The psoas major is, in my opinion, one of the most interesting muscles of the body.  As part of the Iliopsoas – made up of the psoas major and the iliacus – psoas major is an important hip flexor and low back stabilizer.

A tight or weak psoas can lead to back pain.

The psoas major is a long, slender muscle that originates on the bodies and transverse processes of the lumbar vertebrae.  Stretching from these attachment sites, it passes underneath the inguinal ligament, to its insertion on the lesser trochanter of the femur bone.

In our modern society, where we sit much of the time, the hips are in a constant state of flexion.  Additionally, most of our other daily life activities (i.e. walking, running, bicycling, hiking, swimming, climbing stairs) involve movement only on the sagittal plane.  Because of the adaptive shortening created by long periods of time in hip flexion while seated and also the focus on sagittal plane movement, the psoas major can become either tight or weak or a lethal combination of both.  This instability can be the source of stiffness and pain in the hips as well as the lower back.

The good news is that we can do something to resolve this chronic state of muscle tightness and/or weakness of the psoas major by practicing static Yoga Tune Up® poses such as the Pelvic Primer and Leg Stretch Series and also the dynamic YTU poses, Monk Walks and Walk the Plank Minivini.  It would also be an excellent idea to stretch and strengthen the muscles of the inner and outer thighs that are often ignored in our sagittal plane dominant habits. Practicing poses such as Adductor Slides, Abductor Lifts and Prasarita Lunges along with the poses listed above will bring more overall strength and stability to the lower back, pelvic floor, hips and thighs.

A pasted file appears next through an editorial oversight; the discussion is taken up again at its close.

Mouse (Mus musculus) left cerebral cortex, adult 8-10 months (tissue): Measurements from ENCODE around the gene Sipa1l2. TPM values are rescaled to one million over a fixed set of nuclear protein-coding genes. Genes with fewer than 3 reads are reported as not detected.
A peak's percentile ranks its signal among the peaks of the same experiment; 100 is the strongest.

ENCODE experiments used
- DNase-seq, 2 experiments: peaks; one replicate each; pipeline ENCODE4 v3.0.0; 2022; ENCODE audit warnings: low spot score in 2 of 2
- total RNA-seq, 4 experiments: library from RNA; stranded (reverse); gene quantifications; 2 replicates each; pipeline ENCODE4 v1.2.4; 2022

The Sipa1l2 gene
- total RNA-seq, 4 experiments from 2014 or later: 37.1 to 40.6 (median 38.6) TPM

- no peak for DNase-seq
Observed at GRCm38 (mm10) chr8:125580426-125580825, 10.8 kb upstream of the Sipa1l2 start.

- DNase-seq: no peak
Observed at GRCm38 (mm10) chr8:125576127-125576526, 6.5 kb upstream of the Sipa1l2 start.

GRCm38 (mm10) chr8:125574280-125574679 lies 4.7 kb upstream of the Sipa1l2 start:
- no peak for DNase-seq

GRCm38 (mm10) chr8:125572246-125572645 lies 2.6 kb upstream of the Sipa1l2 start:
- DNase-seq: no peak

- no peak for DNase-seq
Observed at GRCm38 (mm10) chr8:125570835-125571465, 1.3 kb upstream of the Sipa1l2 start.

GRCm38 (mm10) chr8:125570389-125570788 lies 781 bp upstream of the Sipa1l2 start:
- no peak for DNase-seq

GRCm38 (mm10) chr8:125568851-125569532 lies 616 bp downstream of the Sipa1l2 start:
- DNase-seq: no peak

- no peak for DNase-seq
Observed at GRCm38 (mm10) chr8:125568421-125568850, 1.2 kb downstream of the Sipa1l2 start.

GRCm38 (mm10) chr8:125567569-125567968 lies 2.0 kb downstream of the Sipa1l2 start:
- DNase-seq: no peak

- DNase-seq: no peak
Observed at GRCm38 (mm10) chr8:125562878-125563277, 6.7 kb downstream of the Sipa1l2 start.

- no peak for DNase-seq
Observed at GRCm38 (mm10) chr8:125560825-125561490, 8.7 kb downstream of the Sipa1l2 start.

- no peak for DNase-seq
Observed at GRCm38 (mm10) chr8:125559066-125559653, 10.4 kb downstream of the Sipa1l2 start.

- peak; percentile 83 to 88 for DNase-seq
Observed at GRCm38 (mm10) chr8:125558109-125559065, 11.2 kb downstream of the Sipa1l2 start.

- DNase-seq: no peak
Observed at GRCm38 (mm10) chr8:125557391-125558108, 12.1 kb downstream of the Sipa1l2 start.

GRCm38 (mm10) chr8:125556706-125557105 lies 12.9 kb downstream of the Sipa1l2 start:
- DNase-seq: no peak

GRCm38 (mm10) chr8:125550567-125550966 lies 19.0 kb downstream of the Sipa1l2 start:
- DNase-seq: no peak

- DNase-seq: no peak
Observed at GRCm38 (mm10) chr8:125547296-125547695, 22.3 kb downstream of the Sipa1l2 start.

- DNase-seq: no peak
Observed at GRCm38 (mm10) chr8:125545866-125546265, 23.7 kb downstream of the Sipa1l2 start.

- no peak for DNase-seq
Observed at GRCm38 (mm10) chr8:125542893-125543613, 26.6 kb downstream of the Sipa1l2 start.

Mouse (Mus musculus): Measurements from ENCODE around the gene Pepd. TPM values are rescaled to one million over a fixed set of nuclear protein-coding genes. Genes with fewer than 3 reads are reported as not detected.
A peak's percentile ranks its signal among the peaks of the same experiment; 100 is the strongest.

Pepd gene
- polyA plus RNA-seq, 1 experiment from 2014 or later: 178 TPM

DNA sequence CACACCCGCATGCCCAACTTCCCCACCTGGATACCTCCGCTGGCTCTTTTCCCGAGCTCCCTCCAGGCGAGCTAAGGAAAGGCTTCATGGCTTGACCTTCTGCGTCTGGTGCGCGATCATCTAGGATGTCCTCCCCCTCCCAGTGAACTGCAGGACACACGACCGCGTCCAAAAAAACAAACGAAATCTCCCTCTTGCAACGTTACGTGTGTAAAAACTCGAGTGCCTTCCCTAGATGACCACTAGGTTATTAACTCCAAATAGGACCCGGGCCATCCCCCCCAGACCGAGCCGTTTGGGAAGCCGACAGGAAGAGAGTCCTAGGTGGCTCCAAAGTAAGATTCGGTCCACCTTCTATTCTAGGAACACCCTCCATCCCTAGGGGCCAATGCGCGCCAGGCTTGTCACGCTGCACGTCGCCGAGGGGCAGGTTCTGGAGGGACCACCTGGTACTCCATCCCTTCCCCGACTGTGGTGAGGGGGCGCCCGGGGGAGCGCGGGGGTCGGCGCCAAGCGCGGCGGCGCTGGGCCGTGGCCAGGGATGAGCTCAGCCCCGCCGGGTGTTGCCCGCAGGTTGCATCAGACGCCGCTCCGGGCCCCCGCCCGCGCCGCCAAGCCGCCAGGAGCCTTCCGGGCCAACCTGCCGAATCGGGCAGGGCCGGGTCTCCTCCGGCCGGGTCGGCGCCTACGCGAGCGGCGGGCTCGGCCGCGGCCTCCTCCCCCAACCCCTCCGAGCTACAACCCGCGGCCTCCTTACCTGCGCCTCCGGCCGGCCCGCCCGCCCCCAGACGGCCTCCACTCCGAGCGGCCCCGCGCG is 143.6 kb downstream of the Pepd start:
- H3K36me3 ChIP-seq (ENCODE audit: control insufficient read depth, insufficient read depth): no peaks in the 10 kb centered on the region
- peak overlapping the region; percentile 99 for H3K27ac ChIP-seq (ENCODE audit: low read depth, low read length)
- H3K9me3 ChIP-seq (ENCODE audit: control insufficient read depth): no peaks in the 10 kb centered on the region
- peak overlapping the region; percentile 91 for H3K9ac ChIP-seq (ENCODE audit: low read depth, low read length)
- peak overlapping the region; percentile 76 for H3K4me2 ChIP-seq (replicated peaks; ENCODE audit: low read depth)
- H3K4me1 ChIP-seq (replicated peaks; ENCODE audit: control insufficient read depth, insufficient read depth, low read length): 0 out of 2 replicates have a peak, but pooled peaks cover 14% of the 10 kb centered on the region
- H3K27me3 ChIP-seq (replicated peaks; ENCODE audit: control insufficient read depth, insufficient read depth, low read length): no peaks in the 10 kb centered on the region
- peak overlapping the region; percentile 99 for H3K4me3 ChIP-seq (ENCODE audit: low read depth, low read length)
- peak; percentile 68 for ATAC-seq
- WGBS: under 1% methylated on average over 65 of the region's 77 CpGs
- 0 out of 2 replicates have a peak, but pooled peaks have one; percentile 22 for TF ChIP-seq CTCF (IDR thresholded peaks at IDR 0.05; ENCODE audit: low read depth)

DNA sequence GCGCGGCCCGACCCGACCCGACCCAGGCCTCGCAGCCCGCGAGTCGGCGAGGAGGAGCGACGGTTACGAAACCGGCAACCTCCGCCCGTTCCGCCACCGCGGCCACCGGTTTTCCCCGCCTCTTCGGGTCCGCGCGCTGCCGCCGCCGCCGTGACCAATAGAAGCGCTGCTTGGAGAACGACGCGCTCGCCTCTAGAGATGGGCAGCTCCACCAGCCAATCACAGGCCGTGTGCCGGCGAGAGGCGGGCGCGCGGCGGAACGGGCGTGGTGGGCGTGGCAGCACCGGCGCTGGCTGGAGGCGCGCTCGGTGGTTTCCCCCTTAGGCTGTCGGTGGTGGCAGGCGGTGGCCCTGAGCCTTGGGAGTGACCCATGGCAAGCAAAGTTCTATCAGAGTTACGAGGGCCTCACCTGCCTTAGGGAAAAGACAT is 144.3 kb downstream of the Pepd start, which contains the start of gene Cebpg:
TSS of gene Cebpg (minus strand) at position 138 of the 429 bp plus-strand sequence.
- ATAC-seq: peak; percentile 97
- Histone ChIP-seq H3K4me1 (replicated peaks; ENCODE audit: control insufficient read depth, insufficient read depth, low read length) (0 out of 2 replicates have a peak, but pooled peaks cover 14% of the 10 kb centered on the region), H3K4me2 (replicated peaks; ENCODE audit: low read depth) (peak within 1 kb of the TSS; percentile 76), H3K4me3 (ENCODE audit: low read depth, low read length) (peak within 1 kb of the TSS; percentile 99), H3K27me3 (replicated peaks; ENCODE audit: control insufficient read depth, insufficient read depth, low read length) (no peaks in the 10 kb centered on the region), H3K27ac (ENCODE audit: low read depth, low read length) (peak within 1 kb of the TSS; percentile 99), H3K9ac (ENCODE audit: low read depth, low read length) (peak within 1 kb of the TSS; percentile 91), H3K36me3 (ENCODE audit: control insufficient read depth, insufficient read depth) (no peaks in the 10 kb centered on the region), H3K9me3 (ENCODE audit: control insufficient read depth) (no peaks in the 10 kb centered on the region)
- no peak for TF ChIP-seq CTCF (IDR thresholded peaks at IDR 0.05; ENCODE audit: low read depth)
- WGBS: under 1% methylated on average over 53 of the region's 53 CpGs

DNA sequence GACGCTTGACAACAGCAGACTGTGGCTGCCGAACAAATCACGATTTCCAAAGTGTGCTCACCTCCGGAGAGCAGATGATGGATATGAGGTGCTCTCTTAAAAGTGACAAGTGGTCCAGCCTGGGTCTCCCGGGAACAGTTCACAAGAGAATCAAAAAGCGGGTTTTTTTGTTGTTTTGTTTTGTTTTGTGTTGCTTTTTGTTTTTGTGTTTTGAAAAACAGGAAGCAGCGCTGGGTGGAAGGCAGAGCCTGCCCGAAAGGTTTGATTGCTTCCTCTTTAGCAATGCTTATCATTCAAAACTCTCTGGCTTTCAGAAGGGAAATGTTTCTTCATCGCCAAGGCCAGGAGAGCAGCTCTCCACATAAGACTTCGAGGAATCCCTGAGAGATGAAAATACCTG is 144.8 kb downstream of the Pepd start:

Learn about our hip stretch and pain solutions.

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Allison McCready

Allison’s breath, alignment & anatomy based classes are a unique combination of introspection, self-enquiry and playfulness. She encourages her students to move into the nuances of each pose by focusing on breath and sensation, guiding students into an intuitive listening to their body’s story. Her popular Deep Flow classes are Yoga Tune Up® inspired and deconstruct the vinyasa into component parts so that students build strength and stability without risk of injury. Allison has completed teacher trainings with Max Strom, Erich Schiffmann, Jamie Elmer, Sherry Brourman and Jill Miller.

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C’est une révélation d’apprendre que tant de maux sont causés par une combinaison du manque de mobilité et du manque de force musculaire. Les douleurs du bas du dos sont tellement répandues, avec notre mode de vie sédentaire. Reprendre en main la responsabilité de sa santé par des exercices ciblés, comme dans ce cas en activant les muscles du psoas, est une grande source de réconfort et d’empuissancement.

Monica B Pack

What i love about many of the articles, is that although a muscle can feel tight you also emphasize that it can be weak and that’s not usually where my mind goes. I typically feel when a muscle is tight it’s because it is over developed, so knowing that weakness can contribute to pain is something to keep in mind and work on!

Karla Knight

Wonderful to have a list of poses to help with lower back issues from sitting too long. My husband travels a lot and these are perfect poses for him to practice when he gets off the plane. Thank you for your article.

Amanda Kreuzer

The psoas is very interesting to me and I love all the poses you suggested. I never realized how tight mine were until I attended a Yoga tune up fitness class and my instructor open my eyes!!

Karin Steinbach

Psoas work fascinates me! Thanks for sharing,

marie josée packwood

Thank you for the Yoga Tune Up suggestions It really feels good


A good blog for the worker bees like me who sit most of the time and not knowing my psoas major is getting tighter, shorter and weaker. It also explains why the elderly sitting in a wheelchair have a stability issue. I wish there are exercises for the elderly to strength the psoas major.


As someone who suffers from lower back and hip pain, as well as many other pain issues. I love this article. I have saved this article so I can review it often and remind myself of what poses to do to reduce my pain and the pain of my students. Thank you for this wonderful article and for sharing this information.

Catherine de Marin

Yes, our fascia takes the shapes we form with movement or lack thereof. Thanks for the Psoas info!